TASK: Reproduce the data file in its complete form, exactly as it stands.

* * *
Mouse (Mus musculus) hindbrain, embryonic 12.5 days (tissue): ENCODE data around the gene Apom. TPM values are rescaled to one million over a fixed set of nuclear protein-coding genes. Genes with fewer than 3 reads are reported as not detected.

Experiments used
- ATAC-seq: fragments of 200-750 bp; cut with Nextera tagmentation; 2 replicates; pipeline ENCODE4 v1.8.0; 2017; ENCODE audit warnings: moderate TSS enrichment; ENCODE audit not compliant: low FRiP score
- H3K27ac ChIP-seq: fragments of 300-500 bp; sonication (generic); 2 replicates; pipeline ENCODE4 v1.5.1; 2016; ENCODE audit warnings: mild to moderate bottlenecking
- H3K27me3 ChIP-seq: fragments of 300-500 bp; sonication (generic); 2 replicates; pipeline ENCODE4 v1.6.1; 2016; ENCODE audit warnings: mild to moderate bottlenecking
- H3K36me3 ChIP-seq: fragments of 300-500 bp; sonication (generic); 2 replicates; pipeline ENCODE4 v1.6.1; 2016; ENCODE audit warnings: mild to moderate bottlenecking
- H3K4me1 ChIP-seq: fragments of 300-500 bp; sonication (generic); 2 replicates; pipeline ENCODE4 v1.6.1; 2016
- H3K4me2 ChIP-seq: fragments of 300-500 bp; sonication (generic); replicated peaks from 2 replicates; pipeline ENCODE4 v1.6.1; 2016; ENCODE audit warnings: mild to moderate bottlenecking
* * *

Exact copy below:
Mouse (Mus musculus) hindbrain, embryonic 12.5 days (tissue): ENCODE data around the gene Apom. TPM values are rescaled to one million over a fixed set of nuclear protein-coding genes. Genes with fewer than 3 reads are reported as not detected.

Experiments used
- ATAC-seq: fragments of 200-750 bp; cut with Nextera tagmentation; 2 replicates; pipeline ENCODE4 v1.8.0; 2017; ENCODE audit warnings: moderate TSS enrichment; ENCODE audit not compliant: low FRiP score
- H3K27ac ChIP-seq: fragments of 300-500 bp; sonication (generic); 2 replicates; pipeline ENCODE4 v1.5.1; 2016; ENCODE audit warnings: mild to moderate bottlenecking
- H3K27me3 ChIP-seq: fragments of 300-500 bp; sonication (generic); 2 replicates; pipeline ENCODE4 v1.6.1; 2016; ENCODE audit warnings: mild to moderate bottlenecking
- H3K36me3 ChIP-seq: fragments of 300-500 bp; sonication (generic); 2 replicates; pipeline ENCODE4 v1.6.1; 2016; ENCODE audit warnings: mild to moderate bottlenecking
- H3K4me1 ChIP-seq: fragments of 300-500 bp; sonication (generic); 2 replicates; pipeline ENCODE4 v1.6.1; 2016
- H3K4me2 ChIP-seq: fragments of 300-500 bp; sonication (generic); replicated peaks from 2 replicates; pipeline ENCODE4 v1.6.1; 2016; ENCODE audit warnings: mild to moderate bottlenecking